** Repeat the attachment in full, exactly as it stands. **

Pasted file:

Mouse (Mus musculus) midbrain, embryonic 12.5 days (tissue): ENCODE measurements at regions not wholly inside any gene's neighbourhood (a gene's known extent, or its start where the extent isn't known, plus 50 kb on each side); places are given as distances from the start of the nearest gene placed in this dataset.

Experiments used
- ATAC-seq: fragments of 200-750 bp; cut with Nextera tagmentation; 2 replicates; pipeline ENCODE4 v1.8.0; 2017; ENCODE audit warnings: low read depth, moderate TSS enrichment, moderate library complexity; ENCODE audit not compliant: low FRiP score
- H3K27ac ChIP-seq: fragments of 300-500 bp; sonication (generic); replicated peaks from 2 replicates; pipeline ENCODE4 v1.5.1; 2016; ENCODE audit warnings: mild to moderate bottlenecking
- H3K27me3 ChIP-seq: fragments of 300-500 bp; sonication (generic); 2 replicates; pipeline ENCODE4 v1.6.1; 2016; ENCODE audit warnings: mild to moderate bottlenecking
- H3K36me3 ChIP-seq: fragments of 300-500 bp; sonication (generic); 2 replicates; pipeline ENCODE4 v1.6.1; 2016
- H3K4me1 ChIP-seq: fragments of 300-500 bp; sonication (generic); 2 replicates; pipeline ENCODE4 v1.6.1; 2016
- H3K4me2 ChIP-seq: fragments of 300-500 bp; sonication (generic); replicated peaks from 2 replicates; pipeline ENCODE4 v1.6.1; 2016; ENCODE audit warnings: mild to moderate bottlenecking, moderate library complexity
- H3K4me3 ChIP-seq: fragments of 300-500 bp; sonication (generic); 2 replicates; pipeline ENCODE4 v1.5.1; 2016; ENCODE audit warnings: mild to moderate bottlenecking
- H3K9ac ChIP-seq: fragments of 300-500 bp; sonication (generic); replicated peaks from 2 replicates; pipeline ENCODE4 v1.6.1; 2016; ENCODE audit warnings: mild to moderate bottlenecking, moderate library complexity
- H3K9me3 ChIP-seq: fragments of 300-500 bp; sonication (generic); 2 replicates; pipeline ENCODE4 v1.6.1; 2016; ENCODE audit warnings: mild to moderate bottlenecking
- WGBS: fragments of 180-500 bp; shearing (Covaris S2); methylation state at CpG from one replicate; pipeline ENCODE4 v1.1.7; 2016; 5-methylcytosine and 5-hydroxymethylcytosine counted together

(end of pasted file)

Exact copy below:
Mouse (Mus musculus) midbrain, embryonic 12.5 days (tissue): ENCODE measurements at regions not wholly inside any gene's neighbourhood (a gene's known extent, or its start where the extent isn't known, plus 50 kb on each side); places are given as distances from the start of the nearest gene placed in this dataset.

Experiments used
- ATAC-seq: fragments of 200-750 bp; cut with Nextera tagmentation; 2 replicates; pipeline ENCODE4 v1.8.0; 2017; ENCODE audit warnings: low read depth, moderate TSS enrichment, moderate library complexity; ENCODE audit not compliant: low FRiP score
- H3K27ac ChIP-seq: fragments of 300-500 bp; sonication (generic); replicated peaks from 2 replicates; pipeline ENCODE4 v1.5.1; 2016; ENCODE audit warnings: mild to moderate bottlenecking
- H3K27me3 ChIP-seq: fragments of 300-500 bp; sonication (generic); 2 replicates; pipeline ENCODE4 v1.6.1; 2016; ENCODE audit warnings: mild to moderate bottlenecking
- H3K36me3 ChIP-seq: fragments of 300-500 bp; sonication (generic); 2 replicates; pipeline ENCODE4 v1.6.1; 2016
- H3K4me1 ChIP-seq: fragments of 300-500 bp; sonication (generic); 2 replicates; pipeline ENCODE4 v1.6.1; 2016
- H3K4me2 ChIP-seq: fragments of 300-500 bp; sonication (generic); replicated peaks from 2 replicates; pipeline ENCODE4 v1.6.1; 2016; ENCODE audit warnings: mild to moderate bottlenecking, moderate library complexity
- H3K4me3 ChIP-seq: fragments of 300-500 bp; sonication (generic); 2 replicates; pipeline ENCODE4 v1.5.1; 2016; ENCODE audit warnings: mild to moderate bottlenecking
- H3K9ac ChIP-seq: fragments of 300-500 bp; sonication (generic); replicated peaks from 2 replicates; pipeline ENCODE4 v1.6.1; 2016; ENCODE audit warnings: mild to moderate bottlenecking, moderate library complexity
- H3K9me3 ChIP-seq: fragments of 300-500 bp; sonication (generic); 2 replicates; pipeline ENCODE4 v1.6.1; 2016; ENCODE audit warnings: mild to moderate bottlenecking
- WGBS: fragments of 180-500 bp; shearing (Covaris S2); methylation state at CpG from one replicate; pipeline ENCODE4 v1.1.7; 2016; 5-methylcytosine and 5-hydroxymethylcytosine counted together